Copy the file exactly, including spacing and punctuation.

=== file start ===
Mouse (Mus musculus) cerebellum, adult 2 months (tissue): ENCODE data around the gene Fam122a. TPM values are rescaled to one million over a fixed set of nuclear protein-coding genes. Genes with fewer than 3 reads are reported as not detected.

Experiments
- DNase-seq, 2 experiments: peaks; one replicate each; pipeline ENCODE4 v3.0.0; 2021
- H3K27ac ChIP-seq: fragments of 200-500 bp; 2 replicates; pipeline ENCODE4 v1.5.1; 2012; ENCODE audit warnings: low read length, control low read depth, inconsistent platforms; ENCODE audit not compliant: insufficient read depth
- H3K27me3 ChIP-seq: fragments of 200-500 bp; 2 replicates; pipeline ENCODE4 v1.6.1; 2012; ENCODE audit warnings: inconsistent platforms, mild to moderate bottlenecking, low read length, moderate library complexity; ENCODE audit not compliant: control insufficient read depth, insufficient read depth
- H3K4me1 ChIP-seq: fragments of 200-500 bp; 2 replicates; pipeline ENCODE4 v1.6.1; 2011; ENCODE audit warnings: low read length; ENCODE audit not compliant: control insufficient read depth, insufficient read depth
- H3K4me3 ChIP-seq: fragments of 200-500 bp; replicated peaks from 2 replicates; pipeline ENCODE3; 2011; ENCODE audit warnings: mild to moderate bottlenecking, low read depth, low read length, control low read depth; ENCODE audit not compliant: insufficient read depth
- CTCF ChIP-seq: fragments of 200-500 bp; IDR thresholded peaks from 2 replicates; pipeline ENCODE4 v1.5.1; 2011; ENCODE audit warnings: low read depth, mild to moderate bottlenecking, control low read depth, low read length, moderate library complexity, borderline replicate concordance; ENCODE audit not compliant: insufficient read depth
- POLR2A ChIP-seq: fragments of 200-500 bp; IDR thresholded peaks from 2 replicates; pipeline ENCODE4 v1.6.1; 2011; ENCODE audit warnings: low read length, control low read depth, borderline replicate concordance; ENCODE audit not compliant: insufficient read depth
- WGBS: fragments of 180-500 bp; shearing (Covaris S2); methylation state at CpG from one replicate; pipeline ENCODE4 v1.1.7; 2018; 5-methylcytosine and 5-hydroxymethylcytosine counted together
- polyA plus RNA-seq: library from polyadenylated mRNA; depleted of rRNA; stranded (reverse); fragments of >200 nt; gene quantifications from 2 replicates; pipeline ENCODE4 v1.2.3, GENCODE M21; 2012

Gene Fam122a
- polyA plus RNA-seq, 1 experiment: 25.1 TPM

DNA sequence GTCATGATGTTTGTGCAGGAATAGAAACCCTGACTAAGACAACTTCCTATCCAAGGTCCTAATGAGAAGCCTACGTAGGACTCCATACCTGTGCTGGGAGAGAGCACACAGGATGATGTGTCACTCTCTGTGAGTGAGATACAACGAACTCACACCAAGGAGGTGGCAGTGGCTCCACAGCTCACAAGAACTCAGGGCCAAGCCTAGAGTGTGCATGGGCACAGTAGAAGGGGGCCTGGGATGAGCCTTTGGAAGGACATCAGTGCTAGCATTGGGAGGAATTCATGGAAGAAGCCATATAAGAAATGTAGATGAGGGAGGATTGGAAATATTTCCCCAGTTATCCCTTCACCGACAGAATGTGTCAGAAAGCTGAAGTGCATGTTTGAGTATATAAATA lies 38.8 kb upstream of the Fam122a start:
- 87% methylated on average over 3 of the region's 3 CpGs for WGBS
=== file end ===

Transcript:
Mouse (Mus musculus) cerebellum, adult 2 months (tissue): ENCODE data around the gene Fam122a. TPM values are rescaled to one million over a fixed set of nuclear protein-coding genes. Genes with fewer than 3 reads are reported as not detected.

Experiments
- DNase-seq, 2 experiments: peaks; one replicate each; pipeline ENCODE4 v3.0.0; 2021
- H3K27ac ChIP-seq: fragments of 200-500 bp; 2 replicates; pipeline ENCODE4 v1.5.1; 2012; ENCODE audit warnings: low read length, control low read depth, inconsistent platforms; ENCODE audit not compliant: insufficient read depth
- H3K27me3 ChIP-seq: fragments of 200-500 bp; 2 replicates; pipeline ENCODE4 v1.6.1; 2012; ENCODE audit warnings: inconsistent platforms, mild to moderate bottlenecking, low read length, moderate library complexity; ENCODE audit not compliant: control insufficient read depth, insufficient read depth
- H3K4me1 ChIP-seq: fragments of 200-500 bp; 2 replicates; pipeline ENCODE4 v1.6.1; 2011; ENCODE audit warnings: low read length; ENCODE audit not compliant: control insufficient read depth, insufficient read depth
- H3K4me3 ChIP-seq: fragments of 200-500 bp; replicated peaks from 2 replicates; pipeline ENCODE3; 2011; ENCODE audit warnings: mild to moderate bottlenecking, low read depth, low read length, control low read depth; ENCODE audit not compliant: insufficient read depth
- CTCF ChIP-seq: fragments of 200-500 bp; IDR thresholded peaks from 2 replicates; pipeline ENCODE4 v1.5.1; 2011; ENCODE audit warnings: low read depth, mild to moderate bottlenecking, control low read depth, low read length, moderate library complexity, borderline replicate concordance; ENCODE audit not compliant: insufficient read depth
- POLR2A ChIP-seq: fragments of 200-500 bp; IDR thresholded peaks from 2 replicates; pipeline ENCODE4 v1.6.1; 2011; ENCODE audit warnings: low read length, control low read depth, borderline replicate concordance; ENCODE audit not compliant: insufficient read depth
- WGBS: fragments of 180-500 bp; shearing (Covaris S2); methylation state at CpG from one replicate; pipeline ENCODE4 v1.1.7; 2018; 5-methylcytosine and 5-hydroxymethylcytosine counted together
- polyA plus RNA-seq: library from polyadenylated mRNA; depleted of rRNA; stranded (reverse); fragments of >200 nt; gene quantifications from 2 replicates; pipeline ENCODE4 v1.2.3, GENCODE M21; 2012

Gene Fam122a
- polyA plus RNA-seq, 1 experiment: 25.1 TPM

DNA sequence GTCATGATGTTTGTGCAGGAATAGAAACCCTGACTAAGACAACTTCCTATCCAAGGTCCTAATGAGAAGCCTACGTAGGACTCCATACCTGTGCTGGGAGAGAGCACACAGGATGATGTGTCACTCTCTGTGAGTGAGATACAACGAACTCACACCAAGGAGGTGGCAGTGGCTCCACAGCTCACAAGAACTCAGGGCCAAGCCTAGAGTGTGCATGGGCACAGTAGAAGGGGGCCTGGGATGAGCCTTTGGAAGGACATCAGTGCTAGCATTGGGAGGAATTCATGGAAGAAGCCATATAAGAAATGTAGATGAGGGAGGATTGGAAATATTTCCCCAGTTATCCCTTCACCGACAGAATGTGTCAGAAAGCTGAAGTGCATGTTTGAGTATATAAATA lies 38.8 kb upstream of the Fam122a start:
- 87% methylated on average over 3 of the region's 3 CpGs for WGBS